She said: “Couples ask me to conduct their weddings because they say they are not particularly religious and need a ceremony which is personal to them and tells their own love story.
“Some have been brought up in a faith but no longer have those beliefs.”
Meanwhile, the UK’s first same-sex church wedding took place in Edinburgh two weeks ago.
Peter Matthews and Alistair Dinnie married at St John’s Church Scottish Episcopal Church in the city.
It happened after the SEC overturned the Anglican canon law rule of marriage only between men and women.
A religious ceremony just wasn’t right for us. We had a perfect day
– Kirsty and Tam Meriman
Tam and Kirsty were determined to marry in the sumptuous surroundings of a country house in a strictly ‘no-religion wedding’.
The couple met on an online dating site in 2010 and held their ceremony in the ballroom of Oxenfoord Castle near Pathhead, Midlothian.
Civil servant Kirsty from Haddington, East Lothian, said: “We are both atheists and did not want a church wedding.
“It was important that we chose our own vows in the friendly atmosphere of a home. We had been to eight weddings the previous year and knew we wanted a ceremony in a friendly location.
“Oxenfoord is a family home which suited us perfectly.
“We considered a civil ceremony but I had been to one at a registrar’s office before and wanted something different.”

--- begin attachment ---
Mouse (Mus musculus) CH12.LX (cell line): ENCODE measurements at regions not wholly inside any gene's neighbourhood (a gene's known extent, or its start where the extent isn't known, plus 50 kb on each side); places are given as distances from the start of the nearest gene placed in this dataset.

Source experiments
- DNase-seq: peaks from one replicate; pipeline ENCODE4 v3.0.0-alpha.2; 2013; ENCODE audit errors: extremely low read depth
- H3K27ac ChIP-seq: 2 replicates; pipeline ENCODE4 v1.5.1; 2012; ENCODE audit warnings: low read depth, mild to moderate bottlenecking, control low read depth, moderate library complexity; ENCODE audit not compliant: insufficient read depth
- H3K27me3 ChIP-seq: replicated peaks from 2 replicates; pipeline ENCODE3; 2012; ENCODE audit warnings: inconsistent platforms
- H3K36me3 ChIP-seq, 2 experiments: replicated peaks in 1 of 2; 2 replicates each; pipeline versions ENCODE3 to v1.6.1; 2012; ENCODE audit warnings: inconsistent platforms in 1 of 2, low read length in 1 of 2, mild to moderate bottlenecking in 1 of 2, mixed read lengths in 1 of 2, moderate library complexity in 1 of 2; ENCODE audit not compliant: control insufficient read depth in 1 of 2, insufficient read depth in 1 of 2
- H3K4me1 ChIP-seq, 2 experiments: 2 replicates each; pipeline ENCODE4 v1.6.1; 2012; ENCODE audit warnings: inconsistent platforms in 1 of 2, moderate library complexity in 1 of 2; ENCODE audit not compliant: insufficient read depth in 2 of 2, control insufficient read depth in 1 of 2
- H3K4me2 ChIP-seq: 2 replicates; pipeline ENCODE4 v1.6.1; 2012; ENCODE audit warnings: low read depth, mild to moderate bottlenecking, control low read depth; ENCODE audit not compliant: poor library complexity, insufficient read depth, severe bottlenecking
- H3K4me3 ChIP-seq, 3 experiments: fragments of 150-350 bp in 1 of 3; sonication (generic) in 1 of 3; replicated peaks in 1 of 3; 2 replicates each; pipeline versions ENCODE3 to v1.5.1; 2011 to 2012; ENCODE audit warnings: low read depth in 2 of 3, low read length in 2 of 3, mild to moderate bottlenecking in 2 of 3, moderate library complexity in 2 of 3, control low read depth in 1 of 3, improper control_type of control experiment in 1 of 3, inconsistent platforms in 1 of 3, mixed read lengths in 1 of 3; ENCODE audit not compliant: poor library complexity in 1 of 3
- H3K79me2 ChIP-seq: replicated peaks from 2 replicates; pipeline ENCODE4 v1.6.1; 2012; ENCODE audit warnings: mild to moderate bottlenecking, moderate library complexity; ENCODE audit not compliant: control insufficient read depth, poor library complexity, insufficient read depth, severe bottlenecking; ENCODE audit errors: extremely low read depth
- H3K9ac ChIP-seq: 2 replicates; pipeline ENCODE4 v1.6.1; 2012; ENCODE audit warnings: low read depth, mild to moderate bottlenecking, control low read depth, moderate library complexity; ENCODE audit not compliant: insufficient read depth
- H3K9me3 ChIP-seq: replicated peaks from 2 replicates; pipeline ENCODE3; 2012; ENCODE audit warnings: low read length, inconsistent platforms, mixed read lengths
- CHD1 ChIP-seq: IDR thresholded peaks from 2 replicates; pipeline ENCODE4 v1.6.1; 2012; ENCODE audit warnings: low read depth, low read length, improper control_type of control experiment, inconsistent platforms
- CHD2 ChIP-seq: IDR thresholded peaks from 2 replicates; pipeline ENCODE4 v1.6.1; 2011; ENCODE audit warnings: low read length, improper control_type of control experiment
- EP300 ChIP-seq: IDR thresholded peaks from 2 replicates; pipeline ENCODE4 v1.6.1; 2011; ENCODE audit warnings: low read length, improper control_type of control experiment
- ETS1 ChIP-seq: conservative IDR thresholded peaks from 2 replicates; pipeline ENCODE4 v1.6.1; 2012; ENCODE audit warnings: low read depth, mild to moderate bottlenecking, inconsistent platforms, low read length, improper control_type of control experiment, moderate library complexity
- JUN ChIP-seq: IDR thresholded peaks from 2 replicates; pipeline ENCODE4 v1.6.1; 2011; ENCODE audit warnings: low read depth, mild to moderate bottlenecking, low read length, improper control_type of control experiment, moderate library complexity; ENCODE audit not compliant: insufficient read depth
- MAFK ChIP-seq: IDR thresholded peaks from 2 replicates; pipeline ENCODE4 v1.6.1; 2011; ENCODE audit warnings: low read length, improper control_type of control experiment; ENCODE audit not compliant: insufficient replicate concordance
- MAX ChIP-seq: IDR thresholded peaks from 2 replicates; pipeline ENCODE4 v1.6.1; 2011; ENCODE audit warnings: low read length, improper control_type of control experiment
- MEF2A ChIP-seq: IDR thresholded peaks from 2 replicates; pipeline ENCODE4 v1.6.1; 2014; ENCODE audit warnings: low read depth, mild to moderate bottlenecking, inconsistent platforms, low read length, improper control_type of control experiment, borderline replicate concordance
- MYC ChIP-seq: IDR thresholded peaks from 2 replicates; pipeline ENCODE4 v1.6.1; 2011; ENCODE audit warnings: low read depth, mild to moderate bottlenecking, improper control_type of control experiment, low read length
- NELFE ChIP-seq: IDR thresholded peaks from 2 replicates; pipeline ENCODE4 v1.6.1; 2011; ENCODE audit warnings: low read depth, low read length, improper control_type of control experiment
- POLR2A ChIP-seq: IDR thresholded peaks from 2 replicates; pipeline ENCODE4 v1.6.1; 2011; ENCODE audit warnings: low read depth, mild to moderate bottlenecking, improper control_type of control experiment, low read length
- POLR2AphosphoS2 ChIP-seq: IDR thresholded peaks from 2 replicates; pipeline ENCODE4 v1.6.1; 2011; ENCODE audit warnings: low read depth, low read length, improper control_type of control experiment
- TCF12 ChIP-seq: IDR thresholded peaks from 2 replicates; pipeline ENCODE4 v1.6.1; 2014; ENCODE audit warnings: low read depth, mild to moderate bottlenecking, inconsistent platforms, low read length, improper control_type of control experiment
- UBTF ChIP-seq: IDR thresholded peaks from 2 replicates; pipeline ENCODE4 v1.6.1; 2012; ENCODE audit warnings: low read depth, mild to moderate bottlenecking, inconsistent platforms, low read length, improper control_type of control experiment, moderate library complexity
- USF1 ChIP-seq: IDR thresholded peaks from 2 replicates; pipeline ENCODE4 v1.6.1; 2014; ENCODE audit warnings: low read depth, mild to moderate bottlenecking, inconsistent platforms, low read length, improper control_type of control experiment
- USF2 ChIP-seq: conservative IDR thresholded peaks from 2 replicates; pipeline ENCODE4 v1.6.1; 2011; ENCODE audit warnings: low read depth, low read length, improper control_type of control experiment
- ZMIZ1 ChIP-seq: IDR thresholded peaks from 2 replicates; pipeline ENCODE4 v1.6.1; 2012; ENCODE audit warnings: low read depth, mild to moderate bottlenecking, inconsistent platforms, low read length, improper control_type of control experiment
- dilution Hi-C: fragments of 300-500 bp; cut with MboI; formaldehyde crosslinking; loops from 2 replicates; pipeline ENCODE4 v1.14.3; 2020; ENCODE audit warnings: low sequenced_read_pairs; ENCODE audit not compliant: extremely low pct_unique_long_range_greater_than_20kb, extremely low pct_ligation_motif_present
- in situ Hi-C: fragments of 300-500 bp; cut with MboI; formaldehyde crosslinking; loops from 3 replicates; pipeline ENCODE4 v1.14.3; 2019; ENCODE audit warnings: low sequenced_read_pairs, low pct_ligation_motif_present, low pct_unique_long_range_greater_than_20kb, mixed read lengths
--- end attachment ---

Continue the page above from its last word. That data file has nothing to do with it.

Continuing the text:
Legal worker Tam, 35, said: “A religious wedding would not have been right. We didn’t want anything too stuffy or uptight.
“It was important for us that everyone felt comfortable.
“People wore their Sunday best but at the same time, felt relaxed and comfortable.
“It was the perfect day.”
Do they agree with the Kirk marketing itself at wedding fairs?
Tam said: “There is nothing wrong with that. Each to their own.”
All my family got married in church. It felt the natural thing
– Kate and Michael Fahy-lang
When Kate and Michael got engaged in the grounds of Duddingston Kirk by Holyrood Park, Edinburgh, it seemed only logical they would marry in the church.
The couple had been going out for 10 years when Michael popped the question.
Kate, 32, had always assumed they would marry in church.
Kate, a children’s mental health worker, said: “For us it was the perfect setting.
“Michael is a Catholic and a religious ceremony was important to us.
“All my family has married in church and it was the natural thing for us to do.
“The minister, the Rev James Jack, went to great lengths to make sure everyone felt welcome and included.
“We also felt attached to the church having got engaged in the gardens.”
Michael, 35, from County Mayo, Ireland, said: “Duddingston Kirk suited us perfectly.
“I knew we would always have a religious ceremony. “Duddingston Kirk is a place of worship where marriages have been conducted since the 12th Century.
“It’s steeped in its history of reverence and service to others. That added to the day and we knew it had cared for its congregation over the centuries.
“The Rev Jack’s warmth engaged everyone.”
Sir Walter Scott was ordained as an elder of the church in 1806 and is reputed to have worked on his novel The Heart of Midlothian in the manse garden.